The Hundred Heads was made in 2004 to accompany the video installation x(trace), studies for a self-portrait shown at Gallery 44 in Toronto as part of the Images Festival’s Images Off-Screen installation series.
Two 44 x 44 inch photos, one a composite grid of one hundred square images and one a single image were displayed on either side of the video that they taken from. All images are from scans of frames of the hand-processed 16mm film used in the video.
x (trace), studies for a self-portrait is a “motion painting” in which my interest in the painter Francis Bacon’s self-portraits is a starting point for a series of hand-processed film experiments resulting in a triptych “self-portrait in time” full of distortions, transformations, graphic patterns, textures, colours and intensities of light. I used mirrored plexiglass with a hole cut in the centre so that I could to film myself with a Bolex, either single frame or at different frame rates, with a cable release attached to a pole. Techniques included various combinations of in-camera super-imposition (multiple passes on the same frames, often with different lighting), single frames shot with long exposure times, rapid zooms (with an old video lens) and lighting effects.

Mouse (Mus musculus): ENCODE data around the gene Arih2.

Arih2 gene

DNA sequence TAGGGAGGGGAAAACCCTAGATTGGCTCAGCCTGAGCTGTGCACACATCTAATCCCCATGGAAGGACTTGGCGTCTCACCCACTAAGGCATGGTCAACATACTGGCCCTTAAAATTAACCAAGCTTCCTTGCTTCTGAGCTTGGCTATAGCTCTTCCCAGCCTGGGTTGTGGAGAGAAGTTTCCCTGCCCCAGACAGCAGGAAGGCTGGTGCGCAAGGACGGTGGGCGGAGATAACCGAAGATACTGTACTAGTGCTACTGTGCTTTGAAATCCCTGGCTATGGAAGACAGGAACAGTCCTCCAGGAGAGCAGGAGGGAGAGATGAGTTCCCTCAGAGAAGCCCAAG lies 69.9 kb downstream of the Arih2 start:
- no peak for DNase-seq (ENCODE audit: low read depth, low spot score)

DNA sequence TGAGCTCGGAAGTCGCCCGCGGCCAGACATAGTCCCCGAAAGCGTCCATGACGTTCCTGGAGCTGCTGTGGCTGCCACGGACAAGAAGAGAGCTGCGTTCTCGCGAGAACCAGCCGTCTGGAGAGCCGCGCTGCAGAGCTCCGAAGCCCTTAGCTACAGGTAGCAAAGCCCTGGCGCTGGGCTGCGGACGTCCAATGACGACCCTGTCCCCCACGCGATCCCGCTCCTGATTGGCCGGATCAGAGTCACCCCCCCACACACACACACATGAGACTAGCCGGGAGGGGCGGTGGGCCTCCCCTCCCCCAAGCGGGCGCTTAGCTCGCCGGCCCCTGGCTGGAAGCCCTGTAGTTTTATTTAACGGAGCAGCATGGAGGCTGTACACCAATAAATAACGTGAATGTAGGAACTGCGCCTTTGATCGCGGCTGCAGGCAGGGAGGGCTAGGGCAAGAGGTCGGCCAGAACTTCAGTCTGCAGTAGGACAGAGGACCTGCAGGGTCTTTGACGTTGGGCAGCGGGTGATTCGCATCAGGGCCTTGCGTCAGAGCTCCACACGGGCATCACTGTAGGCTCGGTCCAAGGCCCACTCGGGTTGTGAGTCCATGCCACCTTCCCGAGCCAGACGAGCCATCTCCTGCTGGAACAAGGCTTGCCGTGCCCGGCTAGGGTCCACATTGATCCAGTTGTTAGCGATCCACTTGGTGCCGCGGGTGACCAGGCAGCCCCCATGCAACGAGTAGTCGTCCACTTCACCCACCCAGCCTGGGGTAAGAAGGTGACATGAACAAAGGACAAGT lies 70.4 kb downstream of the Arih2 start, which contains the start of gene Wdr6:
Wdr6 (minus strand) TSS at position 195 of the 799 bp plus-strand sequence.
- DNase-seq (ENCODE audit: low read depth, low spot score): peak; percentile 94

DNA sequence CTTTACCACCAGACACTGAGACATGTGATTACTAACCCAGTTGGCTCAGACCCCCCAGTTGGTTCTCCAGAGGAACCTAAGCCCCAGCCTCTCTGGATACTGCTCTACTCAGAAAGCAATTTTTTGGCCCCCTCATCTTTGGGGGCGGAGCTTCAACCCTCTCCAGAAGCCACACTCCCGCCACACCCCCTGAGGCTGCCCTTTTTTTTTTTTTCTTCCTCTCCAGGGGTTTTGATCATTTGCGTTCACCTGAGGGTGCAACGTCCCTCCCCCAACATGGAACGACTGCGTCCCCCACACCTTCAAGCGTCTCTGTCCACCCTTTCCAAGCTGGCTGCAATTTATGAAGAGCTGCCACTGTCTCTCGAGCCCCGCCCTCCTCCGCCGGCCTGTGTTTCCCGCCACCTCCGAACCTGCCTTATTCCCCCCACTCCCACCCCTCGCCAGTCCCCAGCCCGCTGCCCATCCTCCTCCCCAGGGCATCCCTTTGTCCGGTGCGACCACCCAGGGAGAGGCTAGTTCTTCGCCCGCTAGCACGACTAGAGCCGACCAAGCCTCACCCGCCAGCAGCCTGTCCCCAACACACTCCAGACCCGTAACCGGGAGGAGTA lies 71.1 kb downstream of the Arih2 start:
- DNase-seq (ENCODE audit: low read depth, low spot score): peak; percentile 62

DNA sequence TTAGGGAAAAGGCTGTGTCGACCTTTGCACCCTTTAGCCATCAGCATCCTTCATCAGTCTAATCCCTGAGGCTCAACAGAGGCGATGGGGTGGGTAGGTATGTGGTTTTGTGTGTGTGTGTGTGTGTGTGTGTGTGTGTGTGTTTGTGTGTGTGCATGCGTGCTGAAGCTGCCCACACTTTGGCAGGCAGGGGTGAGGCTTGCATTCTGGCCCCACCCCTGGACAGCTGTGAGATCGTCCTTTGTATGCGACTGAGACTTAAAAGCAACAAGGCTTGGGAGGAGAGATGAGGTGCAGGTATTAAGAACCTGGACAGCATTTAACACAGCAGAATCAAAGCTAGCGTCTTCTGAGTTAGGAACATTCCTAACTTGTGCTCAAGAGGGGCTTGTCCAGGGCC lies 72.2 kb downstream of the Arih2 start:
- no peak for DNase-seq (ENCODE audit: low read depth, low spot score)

I then hand-processed the film, adding texture and grain, producing many unexpected results often difficult to replicate.
The impetus for the moving image project came from still images - photos of paintings. The original filming was done in a photographic mode, often framing individual poses, lighting and exposing for specific goals. The Hundred Heads takes the project full circle, as it were, back to stills. In their fixed state the images contain much of the tension, energy and movement found in the video. Their square format is intended to differentiate them from the original 16mm frames so that they operate on their own terms. The viewer’s eye can drift over the rows and columns of the grid and form various combinations of imagery. Questions of scale arise in the difference between the grid and the single image. Removed from the aggressive flow of the video they allow for extended contemplation and examination of detail while retaining the visceral and ambiguous experience of the video.
Three images from the series were shown at Café Royal Books Repro Project show at Hanover Project at UCLan
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